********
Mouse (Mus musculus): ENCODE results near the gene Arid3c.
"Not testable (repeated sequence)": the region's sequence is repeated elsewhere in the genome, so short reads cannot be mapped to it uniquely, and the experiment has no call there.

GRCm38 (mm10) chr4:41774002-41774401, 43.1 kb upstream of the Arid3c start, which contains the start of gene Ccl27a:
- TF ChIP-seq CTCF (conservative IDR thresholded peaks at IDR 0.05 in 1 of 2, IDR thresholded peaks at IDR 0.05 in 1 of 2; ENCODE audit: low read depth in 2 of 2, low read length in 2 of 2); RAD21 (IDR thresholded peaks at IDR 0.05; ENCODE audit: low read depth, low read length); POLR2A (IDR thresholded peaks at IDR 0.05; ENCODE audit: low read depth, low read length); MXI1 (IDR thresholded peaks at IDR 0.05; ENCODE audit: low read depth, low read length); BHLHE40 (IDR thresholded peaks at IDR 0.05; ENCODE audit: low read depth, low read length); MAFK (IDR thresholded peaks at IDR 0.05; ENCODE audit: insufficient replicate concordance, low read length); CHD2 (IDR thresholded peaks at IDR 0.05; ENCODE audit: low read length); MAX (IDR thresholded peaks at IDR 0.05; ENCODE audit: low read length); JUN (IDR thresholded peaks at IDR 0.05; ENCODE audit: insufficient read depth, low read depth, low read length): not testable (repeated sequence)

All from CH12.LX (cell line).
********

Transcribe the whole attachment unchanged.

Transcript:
Mouse (Mus musculus): ENCODE results near the gene Arid3c.
"Not testable (repeated sequence)": the region's sequence is repeated elsewhere in the genome, so short reads cannot be mapped to it uniquely, and the experiment has no call there.

GRCm38 (mm10) chr4:41774002-41774401, 43.1 kb upstream of the Arid3c start, which contains the start of gene Ccl27a:
- TF ChIP-seq CTCF (conservative IDR thresholded peaks at IDR 0.05 in 1 of 2, IDR thresholded peaks at IDR 0.05 in 1 of 2; ENCODE audit: low read depth in 2 of 2, low read length in 2 of 2); RAD21 (IDR thresholded peaks at IDR 0.05; ENCODE audit: low read depth, low read length); POLR2A (IDR thresholded peaks at IDR 0.05; ENCODE audit: low read depth, low read length); MXI1 (IDR thresholded peaks at IDR 0.05; ENCODE audit: low read depth, low read length); BHLHE40 (IDR thresholded peaks at IDR 0.05; ENCODE audit: low read depth, low read length); MAFK (IDR thresholded peaks at IDR 0.05; ENCODE audit: insufficient replicate concordance, low read length); CHD2 (IDR thresholded peaks at IDR 0.05; ENCODE audit: low read length); MAX (IDR thresholded peaks at IDR 0.05; ENCODE audit: low read length); JUN (IDR thresholded peaks at IDR 0.05; ENCODE audit: insufficient read depth, low read depth, low read length): not testable (repeated sequence)

All from CH12.LX (cell line).